Yes, that is exactly what I am saying. Thumbs up The whole stub just for cosmetic reasons - but that's not necessary if you don't want to. Definitely the new shoot portion if you want to root that. It may well root in water, I'm not sure. Honestly, when I've rooted my ficus, I just stick them in dirt and run with it, haven't ever tried water. Rooting hormone isn't necessary, just figured it would give a little extra oomph to root. Just make sure to change the water every couple of days to keep it fresh.
Name: Tiffany
Opp, AL (Zone 8b)
Houseplants Organic Gardener Composter Region: Gulf Coast Miniature Gardening Native Plants and Wildflowers
Bulbs Foliage Fan Tropicals Butterflies Garden Sages Cactus and Succulents
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purpleinopp
Oct 11, 2016 7:34 AM CST
I like for a cutting to be at least a foot tall. That allows for enough stem to be submerged in the soil so it's not wobbly, and then still have a decent size entity visible above the soil. I've put all of my Ficus cuttings right into pots, don't own any packages of hormones.
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Name: Cheryl
Kingwood, Texas (Zone 9a)
Region: Texas Greenhouse Composter Plant Identifier Plant Lover: Loves 'em all! Amaryllis
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ShadyGreenThumb
Oct 11, 2016 8:09 PM CST
I trim my tall old (outdoor) ficuses every year. The cuttings are so easy to root, it pains me to throw any cuttings away. It's like throwing away trees! I've given so many away. I kept one and it is 8 feet tall after only 3-4 years. It seems that the brown wood takes fastest. I literally stick them into some soil and keep them moist. No special treatment at all.
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Name: Laurie Basler
Western Washington (Zone 7b)
Houseplants Region: Pacific Northwest Sedums Orchids
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lauriebasler
Oct 11, 2016 10:09 PM CST
Wow, I love this news. I wonder if the ficus at work would look ok with one huge branch missing. Hehe
Name: Kristi
South Bend, IN (Zone 5b)
Houseplants
Image
grafiti4u
Oct 12, 2016 11:15 PM CST
Well, I gave 'Benjamin' a good haircut and he looks really handsome now! I had all kinds of cuttings, so I am giving it a go at rooting a bunch of them, so I am sure to get a couple! I didn't think I could just stick them in dirt, so I am rooting them in water with the rooting hormone stuff (I am such a sucker and trying new things - ran out and bought a little bottle of it yesterday). But I may take half of my cuttings and stick them in dirt too - just to see what works!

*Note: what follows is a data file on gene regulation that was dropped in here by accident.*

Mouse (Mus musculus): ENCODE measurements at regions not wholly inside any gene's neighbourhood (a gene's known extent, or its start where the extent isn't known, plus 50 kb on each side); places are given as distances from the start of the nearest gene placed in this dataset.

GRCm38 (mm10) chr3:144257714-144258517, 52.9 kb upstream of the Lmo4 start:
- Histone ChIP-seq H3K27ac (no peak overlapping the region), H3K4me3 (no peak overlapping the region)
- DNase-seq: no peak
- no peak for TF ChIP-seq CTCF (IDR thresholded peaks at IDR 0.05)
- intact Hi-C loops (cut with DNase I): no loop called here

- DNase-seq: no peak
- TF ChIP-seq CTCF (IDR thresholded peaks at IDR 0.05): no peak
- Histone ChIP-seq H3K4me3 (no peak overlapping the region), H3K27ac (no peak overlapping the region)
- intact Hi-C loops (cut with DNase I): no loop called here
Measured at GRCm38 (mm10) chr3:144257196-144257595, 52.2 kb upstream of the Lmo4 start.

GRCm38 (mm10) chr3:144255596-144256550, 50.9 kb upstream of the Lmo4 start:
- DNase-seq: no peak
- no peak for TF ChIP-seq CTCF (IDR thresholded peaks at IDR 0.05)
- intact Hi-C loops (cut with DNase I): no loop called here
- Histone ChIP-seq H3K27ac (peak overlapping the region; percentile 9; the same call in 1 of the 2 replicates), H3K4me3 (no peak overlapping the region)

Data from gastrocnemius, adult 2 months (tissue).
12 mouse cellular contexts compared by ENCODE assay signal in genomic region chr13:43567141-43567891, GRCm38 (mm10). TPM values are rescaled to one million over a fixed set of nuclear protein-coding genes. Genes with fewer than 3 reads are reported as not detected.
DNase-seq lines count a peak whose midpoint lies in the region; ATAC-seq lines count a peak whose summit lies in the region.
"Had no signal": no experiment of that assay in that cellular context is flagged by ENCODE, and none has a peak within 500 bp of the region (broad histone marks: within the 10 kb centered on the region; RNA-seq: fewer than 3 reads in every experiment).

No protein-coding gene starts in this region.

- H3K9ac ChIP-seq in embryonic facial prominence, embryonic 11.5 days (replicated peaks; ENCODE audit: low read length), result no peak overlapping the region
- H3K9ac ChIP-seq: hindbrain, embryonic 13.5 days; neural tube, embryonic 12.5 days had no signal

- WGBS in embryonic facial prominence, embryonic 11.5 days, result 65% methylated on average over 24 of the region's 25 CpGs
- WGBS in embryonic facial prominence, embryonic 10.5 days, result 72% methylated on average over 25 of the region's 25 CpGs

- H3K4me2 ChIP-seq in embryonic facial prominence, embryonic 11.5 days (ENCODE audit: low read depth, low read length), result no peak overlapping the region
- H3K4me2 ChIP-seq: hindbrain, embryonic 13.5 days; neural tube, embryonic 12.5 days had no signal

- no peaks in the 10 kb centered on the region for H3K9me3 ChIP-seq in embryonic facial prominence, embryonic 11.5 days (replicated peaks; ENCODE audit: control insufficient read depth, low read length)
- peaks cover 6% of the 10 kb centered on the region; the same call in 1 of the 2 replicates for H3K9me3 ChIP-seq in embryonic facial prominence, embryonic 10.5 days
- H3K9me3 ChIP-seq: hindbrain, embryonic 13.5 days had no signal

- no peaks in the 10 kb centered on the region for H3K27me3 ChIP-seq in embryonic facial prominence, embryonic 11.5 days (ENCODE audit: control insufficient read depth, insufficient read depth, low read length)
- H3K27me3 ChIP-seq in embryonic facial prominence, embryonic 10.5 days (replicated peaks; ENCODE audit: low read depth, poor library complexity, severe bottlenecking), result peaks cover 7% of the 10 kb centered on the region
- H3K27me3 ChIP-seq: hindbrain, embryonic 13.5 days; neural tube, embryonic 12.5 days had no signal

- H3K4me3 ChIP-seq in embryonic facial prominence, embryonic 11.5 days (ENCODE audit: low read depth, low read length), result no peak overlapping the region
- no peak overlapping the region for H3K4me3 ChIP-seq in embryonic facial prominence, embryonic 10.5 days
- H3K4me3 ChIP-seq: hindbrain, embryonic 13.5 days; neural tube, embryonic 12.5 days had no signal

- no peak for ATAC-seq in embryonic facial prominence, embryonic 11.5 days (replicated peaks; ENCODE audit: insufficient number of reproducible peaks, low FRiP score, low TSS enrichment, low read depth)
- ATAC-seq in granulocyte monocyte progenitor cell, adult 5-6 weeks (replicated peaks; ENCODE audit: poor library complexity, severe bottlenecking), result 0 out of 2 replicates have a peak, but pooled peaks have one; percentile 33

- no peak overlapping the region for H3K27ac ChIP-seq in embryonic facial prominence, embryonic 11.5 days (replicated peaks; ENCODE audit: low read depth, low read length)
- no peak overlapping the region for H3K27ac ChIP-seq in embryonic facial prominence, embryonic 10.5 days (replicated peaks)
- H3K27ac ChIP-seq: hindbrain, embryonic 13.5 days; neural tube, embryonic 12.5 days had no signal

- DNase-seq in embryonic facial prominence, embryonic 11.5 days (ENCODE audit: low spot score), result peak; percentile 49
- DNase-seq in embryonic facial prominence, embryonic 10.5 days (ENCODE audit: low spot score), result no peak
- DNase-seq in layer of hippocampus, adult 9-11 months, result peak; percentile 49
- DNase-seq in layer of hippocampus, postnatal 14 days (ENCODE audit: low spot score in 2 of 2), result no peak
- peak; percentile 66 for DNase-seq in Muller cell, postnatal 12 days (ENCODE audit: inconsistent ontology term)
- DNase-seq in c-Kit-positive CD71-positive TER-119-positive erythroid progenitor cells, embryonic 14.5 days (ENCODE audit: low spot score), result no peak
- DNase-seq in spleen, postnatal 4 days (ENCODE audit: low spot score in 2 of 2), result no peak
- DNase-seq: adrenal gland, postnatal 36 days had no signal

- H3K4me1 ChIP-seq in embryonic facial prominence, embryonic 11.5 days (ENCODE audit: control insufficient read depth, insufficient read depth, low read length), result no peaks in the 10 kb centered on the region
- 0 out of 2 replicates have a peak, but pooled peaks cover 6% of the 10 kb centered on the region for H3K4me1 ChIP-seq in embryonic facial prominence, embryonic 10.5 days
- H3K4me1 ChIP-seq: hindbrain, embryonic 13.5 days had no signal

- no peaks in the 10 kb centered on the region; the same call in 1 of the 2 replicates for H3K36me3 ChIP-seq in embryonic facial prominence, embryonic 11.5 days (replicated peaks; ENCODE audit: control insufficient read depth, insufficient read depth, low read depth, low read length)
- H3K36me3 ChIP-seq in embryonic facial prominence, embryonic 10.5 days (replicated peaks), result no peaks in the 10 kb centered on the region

Thanks for all the input!
Kristi

ps I wondered if anyone had a problem getting a notification in their email box when someone replies to their posts. I double checked my email in my profile, but I never get any notifications, I have to log into the forum to check if I got any responses. I wondered if I didn't set something up correctly . . .
Georgia (Zone 8a)
Region: United States of America Region: Georgia Enjoys or suffers hot summers Dog Lover Houseplants Cactus and Succulents
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Hamwild
Oct 13, 2016 4:39 AM CST
Does it say, "You have a new system message"? If so, someone gave you a thumbs up. Thumbs up
[Last edited by Hamwild - Oct 13, 2016 4:41 AM (+)]
Give a thumbs up | Quote | Post #1296944 (12)
Name: Tiffany
Opp, AL (Zone 8b)
Houseplants Organic Gardener Composter Region: Gulf Coast Miniature Gardening Native Plants and Wildflowers
Bulbs Foliage Fan Tropicals Butterflies Garden Sages Cactus and Succulents
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purpleinopp
Oct 13, 2016 12:57 PM CST
I think email notifications go to your regular off-site email address. To find new additions to discussions in which you're involved, click the little person at the top right, then "your posts." Any with a red "NEW" have new comments since your last view of the discussion.
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🍀👒☀🍄🍍🌱🌿🌴🎄👣🌵🌷⚘🌹🌻🌽🏡🍃🍂🌾🌿🍁❦❧ 🍃🍁🍂🌾🌻🌺🌸🌼🌹🌳🌲
☕👓 The only way to succeed is to try.
Georgia (Zone 8a)
Region: United States of America Region: Georgia Enjoys or suffers hot summers Dog Lover Houseplants Cactus and Succulents
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Hamwild
Oct 13, 2016 1:17 PM CST
I get a little box that shows the tree mail's subject (it looks different than a system message). If you see a red bell at the top left, that's a system message, a red email, that's a tree mail. Smiling
Name: Kristi
South Bend, IN (Zone 5b)
Houseplants
Image
grafiti4u
Oct 13, 2016 9:07 PM CST
Thanks! I just got another reply from someone saying I would only get an email from a response to a question I ask, in the 'Ask a Question' forum - not the other forums. That's fine, I enjoy checking out the other posts in here!
Kristi
Name: Laurie Basler
Western Washington (Zone 7b)
Houseplants Region: Pacific Northwest Sedums Orchids
Image
lauriebasler
Oct 13, 2016 9:17 PM CST
If you mention someone just put an @ sign before their name, like this @grafiti4u
This prompts this system to let the person receive a system message you mentioned them, and where. It's a nice way to ask or encourage or whatever someone without tree mail. Tree mail is also great. Just another option the forum offers here. You find your system messages by clicking on the Bell icon in the top right, between the envelope icon and the person icon. Group hug